Can You Still get Financial Aid on Academic Probation?
Yes, you can still get financial aid if you are on academic probation. However, there are strict guidelines outlined by each school to help keep you on track.
Let’s start by defining what academic probation is…
If your grades start to fall below a ‘C’ average and you’re not making the academic progress your school requires for graduation, you will be placed on academic probation.
This generally means you’ll be required to sign a contract with your school promising to improve your grades and academic performance.
Good academic standing is based on the following:
- Grade Point Average (GPA) – Students must have a minimum 2.0 GPA as an undergraduate on a 4.0 scale (i.e. at least a C average)
- Successful accumulation of Credits – If you are enrolled as a full-time student, you must take at least 12 credits to meet the good academic standing requirements set by the financial aid department
If you don’t improve your academic standing after being placed on academic probation your student enrollment status will be in jeopardy. In fact, most students who don’t meet good academic standing get academically dismissed from their school and will no longer be eligible to receive financial aid. In addition to this requirement, many individual programs may require more rigorous requirements to meet good academic standing.
Each semester the Department of Education makes sure students are on track towards obtaining a career by conducting a Satisfactory Academic Progress evaluation (SAP). Each school has its own SAP policy for financial aid purposes.
What if I’m already on academic probation?
If you are already on academic probation try your hardest to meet the good academic standing criteria. Whether that means asking for help, paying more attention in class, or actually going to class.
If you are a recipient of the Tuition Assistance Program (TAP) award, you will need to contact the registrar’s office at your school. Why? Well, contacting them will determine if your probationary status affects your state funds. This is because TAP has a different grant program.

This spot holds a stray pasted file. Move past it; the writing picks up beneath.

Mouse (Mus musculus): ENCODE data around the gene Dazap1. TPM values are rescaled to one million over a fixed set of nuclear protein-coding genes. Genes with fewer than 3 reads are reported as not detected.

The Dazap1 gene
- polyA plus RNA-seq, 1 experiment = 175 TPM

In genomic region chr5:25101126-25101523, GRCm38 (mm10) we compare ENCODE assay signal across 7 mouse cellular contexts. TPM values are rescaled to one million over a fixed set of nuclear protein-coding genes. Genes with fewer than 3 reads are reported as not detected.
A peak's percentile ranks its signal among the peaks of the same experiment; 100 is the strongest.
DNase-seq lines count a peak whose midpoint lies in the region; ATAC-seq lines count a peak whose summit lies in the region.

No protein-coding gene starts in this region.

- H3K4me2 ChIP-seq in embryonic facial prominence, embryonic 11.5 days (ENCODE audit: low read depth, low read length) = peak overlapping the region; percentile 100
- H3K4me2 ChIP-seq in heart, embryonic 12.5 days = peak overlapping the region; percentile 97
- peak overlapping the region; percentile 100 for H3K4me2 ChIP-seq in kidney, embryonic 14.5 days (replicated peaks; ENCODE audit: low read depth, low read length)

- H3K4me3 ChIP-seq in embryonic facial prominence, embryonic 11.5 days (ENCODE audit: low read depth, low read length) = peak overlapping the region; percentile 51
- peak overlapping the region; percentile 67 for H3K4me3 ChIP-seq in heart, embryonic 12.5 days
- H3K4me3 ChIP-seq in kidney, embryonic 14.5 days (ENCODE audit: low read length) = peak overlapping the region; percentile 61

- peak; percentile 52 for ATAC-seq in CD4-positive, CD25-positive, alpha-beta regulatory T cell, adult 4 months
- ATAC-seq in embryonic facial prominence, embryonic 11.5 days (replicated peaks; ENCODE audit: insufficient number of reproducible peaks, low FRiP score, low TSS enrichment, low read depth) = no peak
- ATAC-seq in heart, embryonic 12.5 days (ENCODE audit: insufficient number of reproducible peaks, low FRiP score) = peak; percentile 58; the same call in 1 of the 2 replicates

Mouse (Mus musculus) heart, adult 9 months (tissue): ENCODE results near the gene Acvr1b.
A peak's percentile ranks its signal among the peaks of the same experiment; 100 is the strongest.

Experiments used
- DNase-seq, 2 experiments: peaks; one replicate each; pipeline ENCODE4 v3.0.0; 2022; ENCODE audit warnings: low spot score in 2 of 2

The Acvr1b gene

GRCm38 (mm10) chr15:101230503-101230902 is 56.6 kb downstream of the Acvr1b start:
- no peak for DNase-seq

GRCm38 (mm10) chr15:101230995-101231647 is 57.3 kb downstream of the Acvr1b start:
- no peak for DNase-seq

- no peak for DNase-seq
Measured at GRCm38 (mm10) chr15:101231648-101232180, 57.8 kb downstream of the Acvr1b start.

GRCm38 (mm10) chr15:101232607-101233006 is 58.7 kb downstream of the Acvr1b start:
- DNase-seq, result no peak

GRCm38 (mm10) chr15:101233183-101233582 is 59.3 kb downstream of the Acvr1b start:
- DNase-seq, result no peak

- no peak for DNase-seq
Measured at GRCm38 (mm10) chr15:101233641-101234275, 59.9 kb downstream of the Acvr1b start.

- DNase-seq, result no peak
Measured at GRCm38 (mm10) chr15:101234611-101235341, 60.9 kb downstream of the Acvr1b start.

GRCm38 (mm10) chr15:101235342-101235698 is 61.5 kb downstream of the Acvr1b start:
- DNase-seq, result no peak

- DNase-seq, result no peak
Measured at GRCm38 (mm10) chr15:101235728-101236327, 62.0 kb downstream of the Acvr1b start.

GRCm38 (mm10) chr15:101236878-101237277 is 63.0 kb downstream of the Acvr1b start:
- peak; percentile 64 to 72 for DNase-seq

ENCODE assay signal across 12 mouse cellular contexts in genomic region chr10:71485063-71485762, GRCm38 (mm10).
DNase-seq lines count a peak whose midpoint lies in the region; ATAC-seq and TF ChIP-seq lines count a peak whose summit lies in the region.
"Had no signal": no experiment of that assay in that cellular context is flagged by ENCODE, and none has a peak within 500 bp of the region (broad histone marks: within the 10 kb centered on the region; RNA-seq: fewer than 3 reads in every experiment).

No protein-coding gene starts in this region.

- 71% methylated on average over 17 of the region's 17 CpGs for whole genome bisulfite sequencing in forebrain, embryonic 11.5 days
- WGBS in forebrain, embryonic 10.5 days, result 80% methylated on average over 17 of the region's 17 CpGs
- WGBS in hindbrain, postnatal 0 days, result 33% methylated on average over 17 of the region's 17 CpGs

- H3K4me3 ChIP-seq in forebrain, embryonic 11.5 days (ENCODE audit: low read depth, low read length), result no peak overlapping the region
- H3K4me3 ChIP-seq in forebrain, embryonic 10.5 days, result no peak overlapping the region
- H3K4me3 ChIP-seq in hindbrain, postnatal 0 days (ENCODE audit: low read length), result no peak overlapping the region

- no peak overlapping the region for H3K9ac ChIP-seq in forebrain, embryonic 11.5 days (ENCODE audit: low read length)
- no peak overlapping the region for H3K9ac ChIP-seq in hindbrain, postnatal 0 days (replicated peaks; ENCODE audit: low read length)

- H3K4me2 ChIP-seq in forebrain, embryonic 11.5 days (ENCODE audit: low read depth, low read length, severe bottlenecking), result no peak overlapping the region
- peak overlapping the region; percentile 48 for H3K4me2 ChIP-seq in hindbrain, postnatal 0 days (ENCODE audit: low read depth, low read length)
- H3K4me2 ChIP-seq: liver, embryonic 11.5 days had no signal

Where can I get help if I’m having trouble raising my grades?
Each school offers its own resources, so this information may vary but these are the two common methods:
- Setting up a meeting with your academic advisor: Your advisor will give you a clear overview of the many ways you can solve this problem.
- Visiting the learning center: Most schools, if not all, offer academic assistance programs where students can seek tutoring for writing, math, science, and most other subjects.
If this is your first time on academic probation, you will still be able to receive financial aid. On the other hand, if you have been on academic probation before, you could not only lose your financial aid but you could also get kicked out of school (suspended).
How do I know if I’m losing my financial aid?
To find out if you’re losing financial aid because you’re on academic probation, contact your school’s financial aid office. If you want a clear response from them, we suggest you give them all the logistics in terms of your grades.
I lost my financial aid…
Your school will inform you of the correct steps to take after you lose your financial aid due to being on academic probation. However, if you want more guidance on what to do after losing financial aid, click here.
You need to make Satisfactory Academic Progress in order to continue to receive federal student aid. We suggest you talk to your school about possibly appealing their decision that prompted you to become ineligible.
To know the specific instructions on how to regain eligibility get in contact with your school’s registrar office, financial aid office, and/or your academic advisor.